# How to compute the binomial confidence interval for non integer parameters?

I am trying to implement C4.5 and I use Quinlan's book called also "C4.5: Programs for Machine Learning". The pruning method proposed by C4.5 is to use a pessimistic CI-based estimate of the error from a node. So, given a confidence level ($\alpha$), the total weight of the cases considered $N$, and the total weight of the mis-classified cases $E$, the proposed estimator is the upper limit of the confidence interval for binomial distribution with $N$ trials and $E$ errors.

I fully understand that we are not talking here about a sample, that the estimated value is more or less a heuristic, and so on. I am not interested in this, I try to met all the original specifications.

The problem which I do not understand is the following one: due to how the missing values are handled by C4.5, it is usual to have quantities $N$ and $E$ as non-integer values. If this is the case, how can one compute CI for binomial?

Note: Now I am currently studying this article: http://www.sigmazone.com/binomial_confidence_interval.htm to give me some light on this topic. Still, I believe that this will not solve my problem.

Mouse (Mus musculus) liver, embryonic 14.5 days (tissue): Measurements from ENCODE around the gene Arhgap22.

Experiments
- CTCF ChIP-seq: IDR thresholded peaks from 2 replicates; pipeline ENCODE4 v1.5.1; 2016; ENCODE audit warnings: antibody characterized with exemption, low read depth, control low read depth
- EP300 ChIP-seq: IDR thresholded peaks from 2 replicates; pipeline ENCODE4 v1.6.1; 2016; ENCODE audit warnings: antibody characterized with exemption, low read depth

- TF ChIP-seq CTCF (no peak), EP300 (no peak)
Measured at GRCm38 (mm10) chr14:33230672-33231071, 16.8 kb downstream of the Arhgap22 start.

From a bayesian point of view the distribution of p with k empirical successes and n trials is the Beta-Distribution, in detail $p\sim Beta(a,b)$ with $a=k+1$ and $b=n-k+1$. It represents the unnormalized density $prob(p|data)$, i.e. the unormalized probability that the unknown parameter is $p$ given the data (successes and trials) you have seen so far. (copied from my answer to this question).
Since the parameters $a,b$ are both real, it can also be applied in your special case, just substitute $k$ with $E$ and $n$ with $N$ (assuming that $E\le N$ is guaranteed)
The upper bound of the two-sided credible interval (as it is called in the bayesian case) is calculated as $qbeta(1-alpha/2,a,b)=1-qbeta(alpha/2,b,a)$ (source) where $qbeta$ represents the quantile or inverse cumulative distribution function for Beta.
• Thank you for crystal clear explanation. Further study on your explanations leads me to Clopper-Pearson method. There is however a difference: the definition of regularized beta function seems to use $a=k+1$ and $b=n-k$ (not $n-k+1$). I do not know how is correct. However I have an implementation of the inverse of regularized beta function and it seems to give the same results as in Quinlan's book, using formula with $b=n-k$. Jan 2, 2014 at 23:07